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By Alan Sculley

As El Paso’s summer festivals continue, many locals are looking forward to one of the city’s longest-running events: the El Paso Downtown Street Fest. On top of getting to see headliners Seether, Neon Trees, Goo Goo Dolls and Collective Soul, festivalgoers can enjoy a car show and a plethora of local bands and artists this weekend.

Saturday will bring the city a taste of the ’90s as the fest features alt-rock bands Collective Soul and Goo Goo Dolls, but fans will still get to hear new tunes from the groups as well.

Last month, Goo Goo Dolls released their eleventh studio album, “Boxes.” The two years that preceded the album’s release saw big changes, especially for singer-guitarist John Rzeznik.

With “Boxes,” Rzeznik and his bandmate, bassist Robby Takac, have become a duo following the departure of long-time drummer Mike Malinin. And they’ve arguably introduced more new musical elements on “Boxes” than on any Goo Goo Dolls album since 1995’s “A Boy Named Goo.” That album gave the group its first major hit single, “Name,” and signaled a shift away from the scrappy punk sound of its earlier albums toward a poppier, more accessible sound that has helped make Goo Goo Dolls a fixture on mainstream radio for the past two decades.

For Rzeznik, changes on a personal level have been even more seismic. He has gotten married and turned his life around by getting sober and staying that way for the past year and a half. It’s had a big impact.

“Well, I’m not a miserable prick to everyone anymore. That’s a good thing,” Rzeznik said in an early June phone interview.

“I wake up in the morning and actually feel hope in my heart and I look forward to getting through my day, which was not the case. It’s like, you know, it was like I was wearing my father’s clothes, like hand-me-downs. My father was a brutal alcoholic, just crazy.  I thought that was my destiny as well. … I finally got slapped in the head hard enough to go get help.

“The best part about it is seeing my friendships heal up a little at a time,” he said. “Just to get a phone call from Robby out of nowhere, for no reason, just to say hello. The first time that happened, it made me cry because I was like, ‘Wow, I think this is starting to heal up.’”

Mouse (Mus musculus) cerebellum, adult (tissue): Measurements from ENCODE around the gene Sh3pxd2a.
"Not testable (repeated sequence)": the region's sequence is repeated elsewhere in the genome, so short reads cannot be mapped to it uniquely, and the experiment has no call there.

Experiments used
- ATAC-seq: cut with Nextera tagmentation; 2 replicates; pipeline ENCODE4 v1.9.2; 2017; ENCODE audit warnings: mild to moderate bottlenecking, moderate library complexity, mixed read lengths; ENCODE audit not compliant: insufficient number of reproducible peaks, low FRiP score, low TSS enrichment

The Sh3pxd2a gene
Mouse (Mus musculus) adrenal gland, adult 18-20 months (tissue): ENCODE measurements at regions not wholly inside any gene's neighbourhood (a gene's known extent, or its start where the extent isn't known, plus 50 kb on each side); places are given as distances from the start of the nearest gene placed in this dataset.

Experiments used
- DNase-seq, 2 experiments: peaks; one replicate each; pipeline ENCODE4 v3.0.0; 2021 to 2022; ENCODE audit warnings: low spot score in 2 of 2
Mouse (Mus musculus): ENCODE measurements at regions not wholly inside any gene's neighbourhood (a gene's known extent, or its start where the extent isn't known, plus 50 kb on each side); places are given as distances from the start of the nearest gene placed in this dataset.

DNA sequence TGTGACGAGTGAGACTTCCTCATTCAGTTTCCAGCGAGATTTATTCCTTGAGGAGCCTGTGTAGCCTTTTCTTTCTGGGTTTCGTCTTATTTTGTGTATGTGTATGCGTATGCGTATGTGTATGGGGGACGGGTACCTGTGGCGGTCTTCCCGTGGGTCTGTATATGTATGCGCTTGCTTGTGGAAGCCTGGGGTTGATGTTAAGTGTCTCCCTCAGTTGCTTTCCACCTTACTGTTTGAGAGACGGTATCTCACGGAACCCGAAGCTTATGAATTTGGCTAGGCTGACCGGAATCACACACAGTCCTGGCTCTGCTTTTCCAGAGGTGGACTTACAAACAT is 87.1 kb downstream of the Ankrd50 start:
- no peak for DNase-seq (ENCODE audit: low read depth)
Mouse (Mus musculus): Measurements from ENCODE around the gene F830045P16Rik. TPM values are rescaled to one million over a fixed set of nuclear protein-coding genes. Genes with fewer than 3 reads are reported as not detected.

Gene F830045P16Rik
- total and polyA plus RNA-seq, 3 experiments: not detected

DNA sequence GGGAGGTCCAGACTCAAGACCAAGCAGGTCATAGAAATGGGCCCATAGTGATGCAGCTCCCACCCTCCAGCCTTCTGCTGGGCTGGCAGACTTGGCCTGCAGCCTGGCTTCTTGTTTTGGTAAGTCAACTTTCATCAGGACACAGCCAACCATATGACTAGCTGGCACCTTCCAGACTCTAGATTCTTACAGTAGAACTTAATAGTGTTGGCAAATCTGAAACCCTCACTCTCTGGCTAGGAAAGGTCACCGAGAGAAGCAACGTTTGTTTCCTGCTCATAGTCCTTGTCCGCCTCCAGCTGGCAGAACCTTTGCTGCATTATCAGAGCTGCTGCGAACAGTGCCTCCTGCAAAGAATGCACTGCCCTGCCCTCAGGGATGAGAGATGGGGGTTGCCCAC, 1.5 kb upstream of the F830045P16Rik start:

Rzeznik’s new sober perspective certainly had an effect on Goo Goo Dolls’ music. Lyrically, “Boxes” has several songs (“Reverse,” “Flood” and “Boxes”) that relate to the changes in his life. Perhaps more fundamentally, Rzeznik went into the album eager to change up his songwriting approach and, as he put it, “throw out the rule book” on what a Goo Goo Dolls song should sound like.

He looked to outside tunesmiths to help him freshen up the songwriting process.

“I insisted that we start from zero,” he said. “We’d just walk into a room. We don’t know what the hell we’re going to do. Let’s just do it. One day we wanted to play with synthesizers. The next day we wanted to play with a beat box. The next day we just wanted to play acoustic guitars. It was that loose.”

The music that emerged on “Boxes” still sounds like the Goo Goo Dolls of recent vintage, with plenty of mid-tempo pop tunes that have graceful melodies. But there are plenty of stylistic and production touches injected into songs that bring the songs more in line with today’s glossy Top 40 pop sound, such as vocal effects in “Reverse” and the way the first single, “So Alive,” uses those two words as a big sing-along refrain.

Rzeznik doesn’t deny that today’s pop trends figured into the production on “Boxes.”

“I mean, like the guys we hired to produce and the guy we hired to mix the album, Mark Endert, they’re very … all over that world,” Rzeznik said. “If I didn’t like it, I wasn’t going to do it. … We just wanted to have an open mind. We wanted to do what’s best for the band, and it felt like growth, so why not?”

Goo Goo Dolls’ hits won’t be neglected at their concerts, Rzeznik assured.

“I get kind of ticked off when artists won’t play their hits; it’s sort of like, ‘Come on, man, people are paying money to come see you,’” he said. “We definitely want to play some of the new stuff, but there’s definitely required stuff that we have to play.”
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